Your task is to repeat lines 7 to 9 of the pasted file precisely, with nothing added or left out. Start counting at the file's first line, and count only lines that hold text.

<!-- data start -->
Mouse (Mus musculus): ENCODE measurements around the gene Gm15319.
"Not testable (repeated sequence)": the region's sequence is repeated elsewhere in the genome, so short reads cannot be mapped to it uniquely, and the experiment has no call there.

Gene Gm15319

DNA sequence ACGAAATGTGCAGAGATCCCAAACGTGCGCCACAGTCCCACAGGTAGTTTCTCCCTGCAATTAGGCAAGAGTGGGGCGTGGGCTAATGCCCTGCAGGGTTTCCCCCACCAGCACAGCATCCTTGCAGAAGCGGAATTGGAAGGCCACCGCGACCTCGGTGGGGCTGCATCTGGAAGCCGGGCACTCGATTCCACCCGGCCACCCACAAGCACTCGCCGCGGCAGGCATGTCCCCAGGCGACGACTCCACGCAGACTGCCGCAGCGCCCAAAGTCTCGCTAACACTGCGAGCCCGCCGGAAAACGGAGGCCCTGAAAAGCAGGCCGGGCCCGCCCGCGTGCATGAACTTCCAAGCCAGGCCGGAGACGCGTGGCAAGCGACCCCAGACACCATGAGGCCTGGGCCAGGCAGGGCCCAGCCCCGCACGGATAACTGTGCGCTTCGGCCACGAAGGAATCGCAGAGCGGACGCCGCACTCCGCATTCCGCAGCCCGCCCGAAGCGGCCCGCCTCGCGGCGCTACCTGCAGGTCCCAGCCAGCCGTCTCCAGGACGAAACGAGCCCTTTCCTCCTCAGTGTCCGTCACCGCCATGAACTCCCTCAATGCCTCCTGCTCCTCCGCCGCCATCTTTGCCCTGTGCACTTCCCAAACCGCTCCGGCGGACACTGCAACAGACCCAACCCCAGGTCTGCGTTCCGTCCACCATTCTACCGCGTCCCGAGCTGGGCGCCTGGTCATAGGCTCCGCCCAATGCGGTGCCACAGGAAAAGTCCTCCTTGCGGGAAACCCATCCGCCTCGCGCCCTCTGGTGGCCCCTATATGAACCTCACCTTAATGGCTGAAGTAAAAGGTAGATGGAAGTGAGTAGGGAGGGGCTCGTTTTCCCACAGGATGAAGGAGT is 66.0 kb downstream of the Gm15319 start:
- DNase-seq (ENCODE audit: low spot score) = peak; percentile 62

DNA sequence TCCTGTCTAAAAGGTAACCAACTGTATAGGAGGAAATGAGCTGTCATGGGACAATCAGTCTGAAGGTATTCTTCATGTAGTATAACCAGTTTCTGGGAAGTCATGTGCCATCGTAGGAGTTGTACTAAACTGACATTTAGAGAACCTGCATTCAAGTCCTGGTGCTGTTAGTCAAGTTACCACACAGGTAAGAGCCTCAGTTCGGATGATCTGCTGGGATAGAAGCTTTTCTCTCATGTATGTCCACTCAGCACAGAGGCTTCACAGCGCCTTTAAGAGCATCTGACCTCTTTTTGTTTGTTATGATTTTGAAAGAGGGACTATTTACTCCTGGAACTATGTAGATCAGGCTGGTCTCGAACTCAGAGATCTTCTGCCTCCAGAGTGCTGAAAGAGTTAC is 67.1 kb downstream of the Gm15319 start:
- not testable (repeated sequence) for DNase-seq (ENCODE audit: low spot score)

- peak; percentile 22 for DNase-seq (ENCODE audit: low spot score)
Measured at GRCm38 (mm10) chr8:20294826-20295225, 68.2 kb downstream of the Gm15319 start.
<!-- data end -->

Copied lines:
- not testable (repeated sequence) for DNase-seq (ENCODE audit: low spot score)

- peak; percentile 22 for DNase-seq (ENCODE audit: low spot score)
Measured at GRCm38 (mm10) chr8:20294826-20295225, 68.2 kb downstream of the Gm15319 start.